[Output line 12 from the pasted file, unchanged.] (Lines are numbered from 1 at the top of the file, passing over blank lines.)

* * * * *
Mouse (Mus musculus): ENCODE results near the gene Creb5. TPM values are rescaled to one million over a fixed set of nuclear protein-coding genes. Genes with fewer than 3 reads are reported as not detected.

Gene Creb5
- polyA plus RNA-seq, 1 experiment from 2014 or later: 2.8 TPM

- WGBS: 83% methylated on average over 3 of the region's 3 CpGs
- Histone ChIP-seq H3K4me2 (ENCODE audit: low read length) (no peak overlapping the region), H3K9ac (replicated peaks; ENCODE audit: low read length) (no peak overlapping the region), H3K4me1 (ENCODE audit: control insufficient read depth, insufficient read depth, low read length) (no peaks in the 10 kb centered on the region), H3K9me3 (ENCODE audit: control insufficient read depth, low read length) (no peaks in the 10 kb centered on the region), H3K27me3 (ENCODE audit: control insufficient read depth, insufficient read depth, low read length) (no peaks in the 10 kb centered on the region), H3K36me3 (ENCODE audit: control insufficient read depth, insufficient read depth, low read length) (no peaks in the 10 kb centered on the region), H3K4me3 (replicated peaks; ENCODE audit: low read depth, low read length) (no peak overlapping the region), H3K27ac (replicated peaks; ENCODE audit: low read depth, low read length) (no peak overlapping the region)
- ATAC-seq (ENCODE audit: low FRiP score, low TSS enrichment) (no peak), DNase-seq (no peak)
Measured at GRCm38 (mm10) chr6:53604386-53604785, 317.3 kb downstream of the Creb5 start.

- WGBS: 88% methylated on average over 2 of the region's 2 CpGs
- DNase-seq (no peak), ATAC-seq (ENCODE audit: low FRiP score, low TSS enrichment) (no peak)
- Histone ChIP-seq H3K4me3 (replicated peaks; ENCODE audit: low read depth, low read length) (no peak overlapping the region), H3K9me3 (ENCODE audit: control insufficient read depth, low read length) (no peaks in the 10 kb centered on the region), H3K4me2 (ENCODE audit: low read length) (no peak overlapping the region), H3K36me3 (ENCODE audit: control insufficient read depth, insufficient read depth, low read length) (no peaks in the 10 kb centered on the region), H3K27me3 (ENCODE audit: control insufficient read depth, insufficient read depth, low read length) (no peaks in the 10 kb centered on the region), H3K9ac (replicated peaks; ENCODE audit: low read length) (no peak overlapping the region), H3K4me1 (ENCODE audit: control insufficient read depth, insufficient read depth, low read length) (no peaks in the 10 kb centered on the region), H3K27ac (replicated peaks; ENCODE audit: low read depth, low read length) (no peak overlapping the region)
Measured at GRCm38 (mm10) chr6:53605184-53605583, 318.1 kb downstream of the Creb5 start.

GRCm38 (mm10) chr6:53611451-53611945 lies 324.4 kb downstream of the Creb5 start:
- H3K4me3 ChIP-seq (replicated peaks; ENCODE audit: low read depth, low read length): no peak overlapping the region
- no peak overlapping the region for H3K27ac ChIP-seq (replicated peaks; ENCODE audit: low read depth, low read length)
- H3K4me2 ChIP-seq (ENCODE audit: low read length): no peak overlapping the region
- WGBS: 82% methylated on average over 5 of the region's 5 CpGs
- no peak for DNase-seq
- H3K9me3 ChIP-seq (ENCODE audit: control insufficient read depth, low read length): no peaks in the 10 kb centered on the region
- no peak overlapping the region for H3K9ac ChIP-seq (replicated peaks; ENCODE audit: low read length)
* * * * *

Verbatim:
GRCm38 (mm10) chr6:53611451-53611945 lies 324.4 kb downstream of the Creb5 start: